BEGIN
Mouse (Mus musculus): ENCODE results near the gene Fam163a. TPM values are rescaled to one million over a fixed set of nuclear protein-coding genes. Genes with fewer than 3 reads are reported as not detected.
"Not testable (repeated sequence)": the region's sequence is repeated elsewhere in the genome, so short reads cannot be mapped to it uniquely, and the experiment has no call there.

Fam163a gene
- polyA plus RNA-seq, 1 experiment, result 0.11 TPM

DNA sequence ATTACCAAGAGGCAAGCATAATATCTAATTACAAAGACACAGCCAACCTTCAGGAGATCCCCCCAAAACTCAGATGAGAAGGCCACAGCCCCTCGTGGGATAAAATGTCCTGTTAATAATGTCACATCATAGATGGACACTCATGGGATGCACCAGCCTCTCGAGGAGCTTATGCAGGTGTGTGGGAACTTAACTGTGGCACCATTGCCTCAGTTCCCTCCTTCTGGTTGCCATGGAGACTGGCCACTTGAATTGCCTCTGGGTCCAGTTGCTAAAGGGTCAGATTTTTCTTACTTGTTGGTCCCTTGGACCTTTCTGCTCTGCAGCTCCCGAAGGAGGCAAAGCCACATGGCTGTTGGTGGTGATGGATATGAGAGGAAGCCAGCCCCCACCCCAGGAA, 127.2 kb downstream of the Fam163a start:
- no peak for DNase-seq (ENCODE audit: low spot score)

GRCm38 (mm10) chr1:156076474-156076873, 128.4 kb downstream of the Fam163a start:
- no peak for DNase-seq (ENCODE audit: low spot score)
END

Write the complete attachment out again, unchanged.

Mouse (Mus musculus): ENCODE results near the gene Fam163a. TPM values are rescaled to one million over a fixed set of nuclear protein-coding genes. Genes with fewer than 3 reads are reported as not detected.
"Not testable (repeated sequence)": the region's sequence is repeated elsewhere in the genome, so short reads cannot be mapped to it uniquely, and the experiment has no call there.

Fam163a gene
- polyA plus RNA-seq, 1 experiment, result 0.11 TPM

DNA sequence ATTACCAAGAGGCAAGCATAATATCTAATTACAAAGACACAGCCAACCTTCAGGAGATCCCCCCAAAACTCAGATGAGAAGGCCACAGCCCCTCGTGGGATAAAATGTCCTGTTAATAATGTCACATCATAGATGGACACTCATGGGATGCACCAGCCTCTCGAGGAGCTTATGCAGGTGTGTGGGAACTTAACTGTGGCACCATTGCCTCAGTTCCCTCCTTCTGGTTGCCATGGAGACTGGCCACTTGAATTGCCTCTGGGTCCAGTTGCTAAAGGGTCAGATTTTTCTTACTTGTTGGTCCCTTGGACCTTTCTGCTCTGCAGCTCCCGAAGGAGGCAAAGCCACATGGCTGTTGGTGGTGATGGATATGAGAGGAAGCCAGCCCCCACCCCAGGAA, 127.2 kb downstream of the Fam163a start:
- no peak for DNase-seq (ENCODE audit: low spot score)

GRCm38 (mm10) chr1:156076474-156076873, 128.4 kb downstream of the Fam163a start:
- no peak for DNase-seq (ENCODE audit: low spot score)